The sanding heads, as stated, are conventional. They comprise endless abrasive belts 14 trained over lower drums 15 and upper idler rolls 16. As shown in FIG. 1, the sanding head nearest the infeed end of the machine, hasa single lower drum 15 while the other head has a pair of parallel lower drums between which it is customary to locate a conventional pressure shoe not shown. Hence the abrasive belt of the first sanding head is supported against the thrust of the work directly by its lower drum 15, whereas the abrasive belt of the second head is held against the work by the conventional pressure shoe located between its pair of lower drums 15. The shafts of the lower drums are journalled in bearings mounted in the side frame 11 and in brackets 17 that depend from the underside of the free end portions of the center bars 13. The axes of these drums are thus fixed with respect to the center bars.
The upper idler rolls 16 are freely rotatably supported between the arms of yokes 18 which are supported on the center bars by the rams of air cylinders 19 that are fixed to the center bars. By means of these air cylinders, the idler rolls 16 can be raised as needed to tension the abrasive belts, and can be lowered to permit their removal and replacement.
Since the abrasive belts of the sanding heads engage the workpiece being acted upon with considerable force, and since exact parallelism is necessary between the undersides of the abrasive belts and the feed bed system or assembly 9, it is evident that during operation of the machine the center bars with the sanding heads thereon must be supported against any possible deflection but that support must accommodate removal and replacement of the abrasive belts. Accordingly, the outboard end of each center bar is rigidly but separably connected with the side frame section 12 in the manner disclosed in the copending application, Ser. No. 240,683, which is assigned to the assignee of the instant invention, and which is here merely indicated in FIG. 2 at 20.
The endless abrasive belts are orbitally driven in the conventional way by electric motors, one of which is identified by the numeral 21 in FIG. 2, where it is shown drivingly connected with the lower drum of the first sanding head.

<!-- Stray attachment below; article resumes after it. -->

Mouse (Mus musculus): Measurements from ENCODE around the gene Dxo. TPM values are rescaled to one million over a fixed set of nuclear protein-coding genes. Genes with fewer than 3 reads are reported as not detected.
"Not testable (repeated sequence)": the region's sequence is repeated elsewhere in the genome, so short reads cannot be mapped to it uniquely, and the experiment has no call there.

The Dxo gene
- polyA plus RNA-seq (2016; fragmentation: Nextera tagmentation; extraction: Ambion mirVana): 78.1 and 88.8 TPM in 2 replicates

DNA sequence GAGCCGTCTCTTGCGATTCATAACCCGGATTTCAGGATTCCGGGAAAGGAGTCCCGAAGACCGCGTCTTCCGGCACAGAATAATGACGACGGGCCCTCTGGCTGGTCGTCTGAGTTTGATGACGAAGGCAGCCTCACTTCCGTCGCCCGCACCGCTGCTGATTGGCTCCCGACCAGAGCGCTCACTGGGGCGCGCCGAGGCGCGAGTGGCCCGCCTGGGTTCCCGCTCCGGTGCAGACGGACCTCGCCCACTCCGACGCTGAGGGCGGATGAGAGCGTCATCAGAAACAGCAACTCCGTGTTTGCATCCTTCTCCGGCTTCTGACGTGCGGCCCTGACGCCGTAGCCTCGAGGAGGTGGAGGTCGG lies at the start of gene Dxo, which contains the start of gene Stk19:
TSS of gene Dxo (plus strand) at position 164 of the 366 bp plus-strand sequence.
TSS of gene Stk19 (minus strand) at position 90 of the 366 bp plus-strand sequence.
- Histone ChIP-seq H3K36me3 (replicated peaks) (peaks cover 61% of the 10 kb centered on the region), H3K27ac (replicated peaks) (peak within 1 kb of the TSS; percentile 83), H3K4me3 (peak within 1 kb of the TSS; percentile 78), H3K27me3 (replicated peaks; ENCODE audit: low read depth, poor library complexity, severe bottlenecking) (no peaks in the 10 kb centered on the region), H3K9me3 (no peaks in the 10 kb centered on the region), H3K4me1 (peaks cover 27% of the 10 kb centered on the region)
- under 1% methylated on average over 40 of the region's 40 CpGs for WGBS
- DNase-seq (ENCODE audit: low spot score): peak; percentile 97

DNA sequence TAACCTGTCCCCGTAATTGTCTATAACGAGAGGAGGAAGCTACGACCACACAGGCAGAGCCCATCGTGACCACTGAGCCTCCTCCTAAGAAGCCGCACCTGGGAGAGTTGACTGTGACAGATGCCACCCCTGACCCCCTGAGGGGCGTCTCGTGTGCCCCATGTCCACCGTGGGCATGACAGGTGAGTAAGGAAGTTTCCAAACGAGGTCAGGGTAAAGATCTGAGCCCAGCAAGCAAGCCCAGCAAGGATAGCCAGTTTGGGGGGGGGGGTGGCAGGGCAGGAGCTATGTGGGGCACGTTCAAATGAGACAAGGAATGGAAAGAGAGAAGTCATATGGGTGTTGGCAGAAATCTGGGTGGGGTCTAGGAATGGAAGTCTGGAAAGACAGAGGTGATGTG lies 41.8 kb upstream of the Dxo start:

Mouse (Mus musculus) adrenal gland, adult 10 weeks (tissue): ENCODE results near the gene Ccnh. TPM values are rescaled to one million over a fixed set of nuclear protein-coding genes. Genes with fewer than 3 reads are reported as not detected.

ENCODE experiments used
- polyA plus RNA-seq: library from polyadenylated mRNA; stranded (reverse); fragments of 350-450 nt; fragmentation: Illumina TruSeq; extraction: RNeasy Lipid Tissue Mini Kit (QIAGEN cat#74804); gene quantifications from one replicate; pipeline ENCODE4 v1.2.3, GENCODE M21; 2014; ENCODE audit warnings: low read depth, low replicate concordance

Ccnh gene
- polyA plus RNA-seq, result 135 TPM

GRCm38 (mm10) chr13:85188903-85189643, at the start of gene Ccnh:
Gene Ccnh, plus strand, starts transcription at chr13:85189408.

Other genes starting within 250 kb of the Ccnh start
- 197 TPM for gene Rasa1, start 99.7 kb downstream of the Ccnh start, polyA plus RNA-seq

The feed bed system or assembly'9 in accordance with this invention, comprises a rigid rectangular conveyor frame 22 and a bed or platen 23 mounted in this frame for limited up and down'motion relative to the frame.
An endless conveyor belt 24 trained over rollers 25 and 26 at the in-feed and out-feed ends of the conveyor assembly the latter of which is suitably driven coacts with spring pressed hold-down rolls (not shown) mounted in the main frame of the machine above the conveyor belt, to carry the work through the machine. It is of course the top stretch of the conveyor belt upon which the work is placed and by which it is carried into the machine and under the hold-down rolls; and to support this stretch of the belt against the thrust of the hold-down rolls and also provide the needed feed force between the work and the contact drum-supported abrasive belts, the top stretch of the conveyor belt slides across the smooth flat top surface of the bed or platen 23.
The entire conveyor assembly is supported for vertical adjustment on four jack screws 27, one depending from each of the four corners of the frame 22. The nuts 28 in which these jack screws are threaded are freely rotatably (but not longitudinally movably) mounted in the base section of the main frame, so that upon simultaneous rotation of the nuts the frame and all structure thereon may be raised or lowered as needed to adjust the machine to different work thicknesses. Such simultaneousrotation of the nuts 28 is effected by turning a hand wheel 29 which is drivingly connected with the nuts through a conventional transmission, part of which is indicated at 30 in FIG. 2.